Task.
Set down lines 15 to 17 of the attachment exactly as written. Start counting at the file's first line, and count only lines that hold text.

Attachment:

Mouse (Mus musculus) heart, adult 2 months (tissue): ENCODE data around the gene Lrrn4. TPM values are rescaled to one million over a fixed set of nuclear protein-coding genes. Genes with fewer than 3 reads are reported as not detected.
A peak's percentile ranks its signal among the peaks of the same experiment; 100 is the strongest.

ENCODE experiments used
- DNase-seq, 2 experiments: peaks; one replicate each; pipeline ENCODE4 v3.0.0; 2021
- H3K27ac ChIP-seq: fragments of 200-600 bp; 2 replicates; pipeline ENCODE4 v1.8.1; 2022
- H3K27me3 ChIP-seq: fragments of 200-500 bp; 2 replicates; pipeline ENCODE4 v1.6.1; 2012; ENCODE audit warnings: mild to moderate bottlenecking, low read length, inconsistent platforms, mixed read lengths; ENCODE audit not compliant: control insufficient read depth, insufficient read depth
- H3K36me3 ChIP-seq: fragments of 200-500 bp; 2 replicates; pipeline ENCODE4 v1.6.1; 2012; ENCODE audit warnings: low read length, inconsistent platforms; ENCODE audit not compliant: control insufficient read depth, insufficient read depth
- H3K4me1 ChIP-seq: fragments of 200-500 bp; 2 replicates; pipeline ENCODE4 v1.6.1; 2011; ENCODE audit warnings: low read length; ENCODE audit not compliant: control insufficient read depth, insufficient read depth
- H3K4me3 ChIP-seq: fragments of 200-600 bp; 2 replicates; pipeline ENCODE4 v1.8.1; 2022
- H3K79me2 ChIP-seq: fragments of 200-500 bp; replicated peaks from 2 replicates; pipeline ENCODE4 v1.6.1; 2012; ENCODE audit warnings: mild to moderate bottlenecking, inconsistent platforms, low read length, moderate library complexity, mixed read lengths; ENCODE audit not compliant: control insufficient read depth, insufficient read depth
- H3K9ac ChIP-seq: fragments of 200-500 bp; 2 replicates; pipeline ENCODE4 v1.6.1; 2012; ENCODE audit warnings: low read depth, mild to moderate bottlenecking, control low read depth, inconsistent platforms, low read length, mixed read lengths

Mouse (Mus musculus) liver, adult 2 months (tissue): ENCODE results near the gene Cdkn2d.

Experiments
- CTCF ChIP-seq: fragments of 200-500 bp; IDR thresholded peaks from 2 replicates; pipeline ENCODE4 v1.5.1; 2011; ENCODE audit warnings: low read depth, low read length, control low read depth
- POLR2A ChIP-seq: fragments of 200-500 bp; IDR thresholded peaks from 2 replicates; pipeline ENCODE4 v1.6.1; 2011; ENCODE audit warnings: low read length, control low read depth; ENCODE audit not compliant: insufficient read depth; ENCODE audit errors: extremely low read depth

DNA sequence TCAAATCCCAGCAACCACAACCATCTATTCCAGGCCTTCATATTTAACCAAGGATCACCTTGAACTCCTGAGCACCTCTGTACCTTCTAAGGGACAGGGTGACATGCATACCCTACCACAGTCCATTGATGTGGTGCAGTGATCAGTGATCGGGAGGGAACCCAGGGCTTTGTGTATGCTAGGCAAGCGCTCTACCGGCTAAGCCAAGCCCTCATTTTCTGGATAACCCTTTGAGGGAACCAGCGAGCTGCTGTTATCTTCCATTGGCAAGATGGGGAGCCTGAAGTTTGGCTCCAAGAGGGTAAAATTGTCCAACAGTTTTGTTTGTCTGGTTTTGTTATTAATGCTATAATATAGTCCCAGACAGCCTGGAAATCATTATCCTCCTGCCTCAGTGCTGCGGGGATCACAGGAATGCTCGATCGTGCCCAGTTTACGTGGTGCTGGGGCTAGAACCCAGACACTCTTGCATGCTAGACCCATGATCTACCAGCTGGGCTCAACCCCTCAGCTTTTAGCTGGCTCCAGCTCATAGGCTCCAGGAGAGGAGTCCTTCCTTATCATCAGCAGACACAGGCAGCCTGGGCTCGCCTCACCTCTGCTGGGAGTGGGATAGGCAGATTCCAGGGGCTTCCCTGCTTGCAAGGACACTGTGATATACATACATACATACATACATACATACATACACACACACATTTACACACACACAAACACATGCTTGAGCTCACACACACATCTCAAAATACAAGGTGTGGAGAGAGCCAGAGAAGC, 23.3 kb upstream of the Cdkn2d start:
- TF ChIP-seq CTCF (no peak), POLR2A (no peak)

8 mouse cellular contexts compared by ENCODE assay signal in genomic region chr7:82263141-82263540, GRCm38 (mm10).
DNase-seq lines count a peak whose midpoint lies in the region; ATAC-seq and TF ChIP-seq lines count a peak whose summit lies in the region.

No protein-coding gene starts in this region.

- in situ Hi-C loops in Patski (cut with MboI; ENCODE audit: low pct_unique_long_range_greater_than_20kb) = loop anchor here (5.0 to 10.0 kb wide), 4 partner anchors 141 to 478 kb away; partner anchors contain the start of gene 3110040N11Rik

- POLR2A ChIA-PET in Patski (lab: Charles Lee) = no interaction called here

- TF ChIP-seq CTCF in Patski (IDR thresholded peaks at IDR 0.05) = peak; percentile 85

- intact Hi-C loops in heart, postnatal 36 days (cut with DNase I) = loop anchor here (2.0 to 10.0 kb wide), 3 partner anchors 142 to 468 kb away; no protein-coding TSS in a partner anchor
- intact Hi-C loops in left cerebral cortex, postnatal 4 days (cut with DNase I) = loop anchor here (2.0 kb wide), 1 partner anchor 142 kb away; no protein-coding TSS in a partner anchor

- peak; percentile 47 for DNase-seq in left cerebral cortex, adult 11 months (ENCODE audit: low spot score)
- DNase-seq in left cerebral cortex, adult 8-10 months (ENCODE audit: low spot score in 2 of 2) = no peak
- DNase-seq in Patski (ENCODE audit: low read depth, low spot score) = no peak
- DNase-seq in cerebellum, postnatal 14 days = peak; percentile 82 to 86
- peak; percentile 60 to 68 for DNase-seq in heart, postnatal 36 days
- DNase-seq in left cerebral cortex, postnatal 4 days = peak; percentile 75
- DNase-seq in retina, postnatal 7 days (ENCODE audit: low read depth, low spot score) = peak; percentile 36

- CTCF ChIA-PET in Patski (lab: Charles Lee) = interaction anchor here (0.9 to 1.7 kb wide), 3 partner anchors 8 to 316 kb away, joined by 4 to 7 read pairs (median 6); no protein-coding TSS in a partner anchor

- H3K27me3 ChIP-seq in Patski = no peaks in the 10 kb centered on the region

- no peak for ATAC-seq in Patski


- POLR2A ChIP-seq: fragments of 200-500 bp; IDR thresholded peaks from 2 replicates; pipeline ENCODE4 v1.6.1; 2011; ENCODE audit warnings: low read length, control low read depth; ENCODE audit not compliant: insufficient read depth; ENCODE audit errors: extremely low read depth

DNA sequence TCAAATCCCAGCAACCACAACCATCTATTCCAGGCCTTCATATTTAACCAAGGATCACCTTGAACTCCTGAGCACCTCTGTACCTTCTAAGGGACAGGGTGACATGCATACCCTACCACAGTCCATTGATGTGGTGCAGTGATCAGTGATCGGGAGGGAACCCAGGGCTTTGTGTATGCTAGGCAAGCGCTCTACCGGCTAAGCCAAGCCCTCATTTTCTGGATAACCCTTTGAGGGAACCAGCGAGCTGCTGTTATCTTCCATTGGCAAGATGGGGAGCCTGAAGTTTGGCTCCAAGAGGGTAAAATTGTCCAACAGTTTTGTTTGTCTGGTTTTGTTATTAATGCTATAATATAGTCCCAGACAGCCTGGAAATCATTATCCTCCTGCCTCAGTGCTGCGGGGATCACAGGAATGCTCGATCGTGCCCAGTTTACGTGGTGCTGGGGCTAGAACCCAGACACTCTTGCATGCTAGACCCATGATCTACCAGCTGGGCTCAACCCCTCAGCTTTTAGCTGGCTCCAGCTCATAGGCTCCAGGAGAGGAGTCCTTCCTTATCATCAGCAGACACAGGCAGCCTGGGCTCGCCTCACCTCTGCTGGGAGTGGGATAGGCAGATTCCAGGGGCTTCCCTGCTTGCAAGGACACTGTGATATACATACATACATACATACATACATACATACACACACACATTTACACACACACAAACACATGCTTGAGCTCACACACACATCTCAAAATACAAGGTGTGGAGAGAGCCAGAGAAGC, 23.3 kb upstream of the Cdkn2d start:
- TF ChIP-seq CTCF (no peak), POLR2A (no peak)